But prior to Diamond, ComixTribe had 50 retail locations in our retailer network. Through Diamond, 361 retail accounts purchased SCAM #1. While many of those accounts only ordered 1 book, that’s more than 300 additional accounts we now have a sales history with. If I had to manage 361 retail accounts directly, I’d likely pull every remaining hair from my head. I’m sure I contacted many of those retailers to no avail earlier this year, so Diamond did in fact get us some legitimacy with shops we might not have been otherwise able to penetrate. That IS something.
2.) It’s Harder Than I Thought to Get Ordered at All
361 Diamond accounts ordered SCAM #1…out of 2,800 or so ordering books in August. So, after getting in the catalog, and all the drum beating, solicits, reviews, yadda, yaddda, only about 12% of retail accounts took a chance on SCAM. We all know that many retailers out there barely stock Image books appropriately, so I knew this number was going to be low…but 12%?
That takes some re-calibration and expectation management. But it also leaves a ton of room for growth.
3) For a New Publisher, Micro-Distribution First is a Must
A creator asked me in my recent Lean Into Art workshop on Micro-distribution, whether it makes sense to just go directly to Diamond if they accept your book. I don’t even want to know what our numbers would have been had it not been for the great relationships we established directly with retailers earlier in the year. Those guys came out in big numbers again with the SCAM #1 Diamond release. If our first introduction to the entire direct market was a 2-inch wide solicitation in the back of the Previews catalog, we would have been toast.
4) Publishing Books in the Direct Market is Not as Hard as You Think…It’s Harder
I’m getting a lot of submissions these days, from both friends and strangers. (I spend more time on the one’s from my friends…it’s just the way it goes. So, protip: make a lot of friends in this industry.) I think a lot of people have seen what ComixTribe is doing, and have been inspired by our “can-do” spirit. I’ve even had some suggest that ComixTribe might become a viable alternative for creators whose books can’t get accepted by Image or one of the other creator-owned shops, and could be a place where unproven talent can go to get their books into shops world-wide.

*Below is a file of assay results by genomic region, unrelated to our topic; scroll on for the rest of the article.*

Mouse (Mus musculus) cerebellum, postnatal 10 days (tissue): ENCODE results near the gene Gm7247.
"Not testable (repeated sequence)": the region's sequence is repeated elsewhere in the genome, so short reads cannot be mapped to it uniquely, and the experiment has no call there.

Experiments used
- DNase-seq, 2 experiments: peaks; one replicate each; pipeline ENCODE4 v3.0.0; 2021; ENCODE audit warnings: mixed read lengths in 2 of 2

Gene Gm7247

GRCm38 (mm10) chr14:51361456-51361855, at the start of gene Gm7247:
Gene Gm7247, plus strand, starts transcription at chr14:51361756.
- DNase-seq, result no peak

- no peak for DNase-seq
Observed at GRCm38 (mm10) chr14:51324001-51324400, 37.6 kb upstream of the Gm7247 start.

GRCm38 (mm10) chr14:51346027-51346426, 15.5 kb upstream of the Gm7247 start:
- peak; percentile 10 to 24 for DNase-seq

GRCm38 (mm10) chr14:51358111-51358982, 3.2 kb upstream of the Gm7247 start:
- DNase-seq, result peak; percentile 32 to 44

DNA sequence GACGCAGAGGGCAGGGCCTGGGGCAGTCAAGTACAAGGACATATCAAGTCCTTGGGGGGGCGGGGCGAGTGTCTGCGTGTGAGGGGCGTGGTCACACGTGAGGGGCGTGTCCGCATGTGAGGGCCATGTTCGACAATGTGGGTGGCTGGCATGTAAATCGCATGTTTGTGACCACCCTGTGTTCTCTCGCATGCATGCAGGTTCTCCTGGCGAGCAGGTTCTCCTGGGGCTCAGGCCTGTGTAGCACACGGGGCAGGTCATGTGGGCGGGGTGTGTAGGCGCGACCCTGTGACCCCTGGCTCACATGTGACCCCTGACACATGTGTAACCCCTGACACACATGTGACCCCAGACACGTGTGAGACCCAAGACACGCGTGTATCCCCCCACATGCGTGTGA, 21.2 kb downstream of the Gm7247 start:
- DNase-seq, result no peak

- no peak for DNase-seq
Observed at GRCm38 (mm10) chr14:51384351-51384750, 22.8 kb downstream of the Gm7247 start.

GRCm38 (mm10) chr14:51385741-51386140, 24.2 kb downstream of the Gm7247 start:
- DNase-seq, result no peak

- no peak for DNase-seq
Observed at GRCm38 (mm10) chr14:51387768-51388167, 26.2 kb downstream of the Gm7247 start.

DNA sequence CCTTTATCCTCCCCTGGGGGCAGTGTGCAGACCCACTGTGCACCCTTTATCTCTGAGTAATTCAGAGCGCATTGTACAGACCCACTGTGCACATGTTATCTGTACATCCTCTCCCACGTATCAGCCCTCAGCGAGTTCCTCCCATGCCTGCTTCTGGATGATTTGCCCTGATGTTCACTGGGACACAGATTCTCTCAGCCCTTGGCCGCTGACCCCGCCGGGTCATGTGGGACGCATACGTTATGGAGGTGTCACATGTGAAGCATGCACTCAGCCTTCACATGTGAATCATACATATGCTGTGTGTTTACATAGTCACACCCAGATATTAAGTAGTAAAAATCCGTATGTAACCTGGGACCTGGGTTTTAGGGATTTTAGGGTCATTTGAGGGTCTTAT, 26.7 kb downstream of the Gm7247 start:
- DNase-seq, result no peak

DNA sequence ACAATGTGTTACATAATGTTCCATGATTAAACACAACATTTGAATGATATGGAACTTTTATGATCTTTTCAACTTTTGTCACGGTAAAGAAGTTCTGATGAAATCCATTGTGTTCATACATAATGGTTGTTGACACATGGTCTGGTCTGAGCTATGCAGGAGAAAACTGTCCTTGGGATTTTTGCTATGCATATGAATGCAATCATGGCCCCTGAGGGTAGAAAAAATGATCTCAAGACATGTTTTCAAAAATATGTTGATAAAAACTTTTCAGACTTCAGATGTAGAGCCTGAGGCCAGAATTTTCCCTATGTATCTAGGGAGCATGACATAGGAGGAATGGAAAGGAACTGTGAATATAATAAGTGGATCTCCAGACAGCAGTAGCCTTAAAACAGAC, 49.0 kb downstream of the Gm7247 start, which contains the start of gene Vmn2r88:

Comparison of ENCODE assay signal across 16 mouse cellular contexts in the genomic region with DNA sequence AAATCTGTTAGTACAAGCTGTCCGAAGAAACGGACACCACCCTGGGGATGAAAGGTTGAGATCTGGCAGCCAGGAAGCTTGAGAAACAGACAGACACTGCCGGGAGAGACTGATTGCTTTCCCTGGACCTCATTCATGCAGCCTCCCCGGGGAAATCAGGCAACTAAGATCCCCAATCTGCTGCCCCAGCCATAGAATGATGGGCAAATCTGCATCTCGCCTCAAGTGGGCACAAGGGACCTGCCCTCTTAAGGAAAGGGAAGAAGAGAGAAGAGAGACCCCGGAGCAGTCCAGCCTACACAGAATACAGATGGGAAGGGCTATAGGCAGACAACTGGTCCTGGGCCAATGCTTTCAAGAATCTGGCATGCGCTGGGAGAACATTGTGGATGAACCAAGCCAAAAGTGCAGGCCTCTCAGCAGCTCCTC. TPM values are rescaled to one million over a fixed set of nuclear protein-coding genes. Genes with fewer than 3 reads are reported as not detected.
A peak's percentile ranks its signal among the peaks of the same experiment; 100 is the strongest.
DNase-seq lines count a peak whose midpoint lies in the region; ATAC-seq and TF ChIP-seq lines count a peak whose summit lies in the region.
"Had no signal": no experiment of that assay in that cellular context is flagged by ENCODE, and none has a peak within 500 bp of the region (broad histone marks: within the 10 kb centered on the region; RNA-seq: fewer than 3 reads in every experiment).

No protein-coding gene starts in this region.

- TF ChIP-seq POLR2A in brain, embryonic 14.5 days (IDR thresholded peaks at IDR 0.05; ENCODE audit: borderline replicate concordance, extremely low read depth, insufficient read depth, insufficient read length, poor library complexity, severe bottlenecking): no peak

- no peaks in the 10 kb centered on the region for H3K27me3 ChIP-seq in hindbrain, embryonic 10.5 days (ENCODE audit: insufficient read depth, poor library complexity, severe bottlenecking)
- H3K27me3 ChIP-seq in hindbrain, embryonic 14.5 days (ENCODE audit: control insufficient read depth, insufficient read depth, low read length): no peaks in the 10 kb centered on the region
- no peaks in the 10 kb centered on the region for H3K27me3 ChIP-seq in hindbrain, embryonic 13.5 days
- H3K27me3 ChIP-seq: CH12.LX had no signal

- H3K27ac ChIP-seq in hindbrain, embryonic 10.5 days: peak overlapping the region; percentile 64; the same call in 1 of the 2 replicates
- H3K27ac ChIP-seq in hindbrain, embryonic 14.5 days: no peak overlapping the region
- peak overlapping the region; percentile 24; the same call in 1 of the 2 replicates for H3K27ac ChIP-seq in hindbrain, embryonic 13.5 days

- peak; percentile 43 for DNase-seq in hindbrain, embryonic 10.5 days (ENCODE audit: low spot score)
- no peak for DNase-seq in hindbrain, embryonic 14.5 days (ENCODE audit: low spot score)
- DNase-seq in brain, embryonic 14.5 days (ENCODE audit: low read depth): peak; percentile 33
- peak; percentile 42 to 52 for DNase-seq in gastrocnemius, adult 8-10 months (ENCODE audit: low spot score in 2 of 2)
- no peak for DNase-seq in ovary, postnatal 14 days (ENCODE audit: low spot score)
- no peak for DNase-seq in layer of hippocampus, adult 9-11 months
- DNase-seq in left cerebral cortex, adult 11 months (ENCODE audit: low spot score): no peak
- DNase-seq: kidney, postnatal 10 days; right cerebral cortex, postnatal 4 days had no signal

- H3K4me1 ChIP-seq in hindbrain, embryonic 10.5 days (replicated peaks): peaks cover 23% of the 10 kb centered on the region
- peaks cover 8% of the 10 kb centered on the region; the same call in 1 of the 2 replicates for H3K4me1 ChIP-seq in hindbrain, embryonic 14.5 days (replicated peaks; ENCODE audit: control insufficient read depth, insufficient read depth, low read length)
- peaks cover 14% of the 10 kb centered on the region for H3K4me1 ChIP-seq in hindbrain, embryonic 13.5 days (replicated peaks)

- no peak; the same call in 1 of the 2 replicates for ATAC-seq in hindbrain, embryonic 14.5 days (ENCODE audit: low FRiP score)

It’s a nice thought, but the truth is, ComixTribe books need to be twice as good as Image books to sell half as many. And I think that goes for any new small publisher.
Establishing trust with retailers and a history of sales takes time. As exciting and fresh and new as our properties and publishing plans feel to us…retailers have seen it all before. There are no short cuts. The work needs to be done, and the track-record needs to be established…one account at a time.
5) We Can Build From This
SCAM #1 barely made the Diamond sales chart in August. SCAM #2 will be even lower in October. (We are not immune to the dreaded second issue drop.) But we are in the game.
And we’ve already made some mistakes that we can learn from and correct going forward. Some examples:
- Despite a bi-monthly release, SCAM #1 shipped the week AFTER orders were due for SCAM #2. As a result, retailers were ordering the second issue, before they got issue #1 in hand. That’s death, and should be avoided at all cost for a new series.
- We didn’t print enough SCAM #1. I based the size of our SCAM #1 print run on Diamond’s orders, plus another 60 or so for the ComixTribe shop. What I didn’t factor in was Diamond reorders. As I said, Diamond sold out of its 10% overstock of SCAM. Earlier this month, Diamond sent us a new PO, a small re-order of 100 more SCAM #1, for shops who either missed it the first time, or sold through and wanted more. Unfortunately, I didn’t factor in Diamond re-orders into my off-set print run. So, we can’t fill that order…at least, not in a cost-effective manner. We will need to take that into account with print runs on future books.
Category: Comix Counsel